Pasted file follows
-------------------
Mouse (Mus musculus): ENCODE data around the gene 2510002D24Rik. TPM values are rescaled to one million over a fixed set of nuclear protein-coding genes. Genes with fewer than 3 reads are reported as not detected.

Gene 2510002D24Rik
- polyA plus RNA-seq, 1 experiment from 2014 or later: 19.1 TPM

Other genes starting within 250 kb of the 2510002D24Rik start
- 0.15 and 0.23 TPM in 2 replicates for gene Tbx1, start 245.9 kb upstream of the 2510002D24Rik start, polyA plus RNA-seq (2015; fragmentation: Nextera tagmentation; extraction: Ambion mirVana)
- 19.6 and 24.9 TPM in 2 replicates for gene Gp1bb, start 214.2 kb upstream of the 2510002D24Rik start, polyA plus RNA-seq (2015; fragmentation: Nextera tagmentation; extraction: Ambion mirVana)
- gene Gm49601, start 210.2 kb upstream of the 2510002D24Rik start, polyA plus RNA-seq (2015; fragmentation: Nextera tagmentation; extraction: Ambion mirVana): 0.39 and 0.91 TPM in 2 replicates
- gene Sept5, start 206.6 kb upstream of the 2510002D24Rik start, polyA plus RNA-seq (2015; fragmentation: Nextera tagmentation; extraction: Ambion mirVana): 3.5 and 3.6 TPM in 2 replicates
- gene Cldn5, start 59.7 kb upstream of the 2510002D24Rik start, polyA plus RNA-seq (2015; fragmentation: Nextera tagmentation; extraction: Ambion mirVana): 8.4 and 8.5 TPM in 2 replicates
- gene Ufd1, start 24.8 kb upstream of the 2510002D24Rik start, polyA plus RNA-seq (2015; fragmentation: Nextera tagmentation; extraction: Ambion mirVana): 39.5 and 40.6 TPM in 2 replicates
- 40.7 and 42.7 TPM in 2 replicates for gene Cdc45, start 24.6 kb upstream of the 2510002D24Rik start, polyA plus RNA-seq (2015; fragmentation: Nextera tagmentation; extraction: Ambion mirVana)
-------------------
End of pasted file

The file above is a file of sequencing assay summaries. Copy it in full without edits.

Mouse (Mus musculus): ENCODE data around the gene 2510002D24Rik. TPM values are rescaled to one million over a fixed set of nuclear protein-coding genes. Genes with fewer than 3 reads are reported as not detected.

Gene 2510002D24Rik
- polyA plus RNA-seq, 1 experiment from 2014 or later: 19.1 TPM

Other genes starting within 250 kb of the 2510002D24Rik start
- 0.15 and 0.23 TPM in 2 replicates for gene Tbx1, start 245.9 kb upstream of the 2510002D24Rik start, polyA plus RNA-seq (2015; fragmentation: Nextera tagmentation; extraction: Ambion mirVana)
- 19.6 and 24.9 TPM in 2 replicates for gene Gp1bb, start 214.2 kb upstream of the 2510002D24Rik start, polyA plus RNA-seq (2015; fragmentation: Nextera tagmentation; extraction: Ambion mirVana)
- gene Gm49601, start 210.2 kb upstream of the 2510002D24Rik start, polyA plus RNA-seq (2015; fragmentation: Nextera tagmentation; extraction: Ambion mirVana): 0.39 and 0.91 TPM in 2 replicates
- gene Sept5, start 206.6 kb upstream of the 2510002D24Rik start, polyA plus RNA-seq (2015; fragmentation: Nextera tagmentation; extraction: Ambion mirVana): 3.5 and 3.6 TPM in 2 replicates
- gene Cldn5, start 59.7 kb upstream of the 2510002D24Rik start, polyA plus RNA-seq (2015; fragmentation: Nextera tagmentation; extraction: Ambion mirVana): 8.4 and 8.5 TPM in 2 replicates
- gene Ufd1, start 24.8 kb upstream of the 2510002D24Rik start, polyA plus RNA-seq (2015; fragmentation: Nextera tagmentation; extraction: Ambion mirVana): 39.5 and 40.6 TPM in 2 replicates
- 40.7 and 42.7 TPM in 2 replicates for gene Cdc45, start 24.6 kb upstream of the 2510002D24Rik start, polyA plus RNA-seq (2015; fragmentation: Nextera tagmentation; extraction: Ambion mirVana)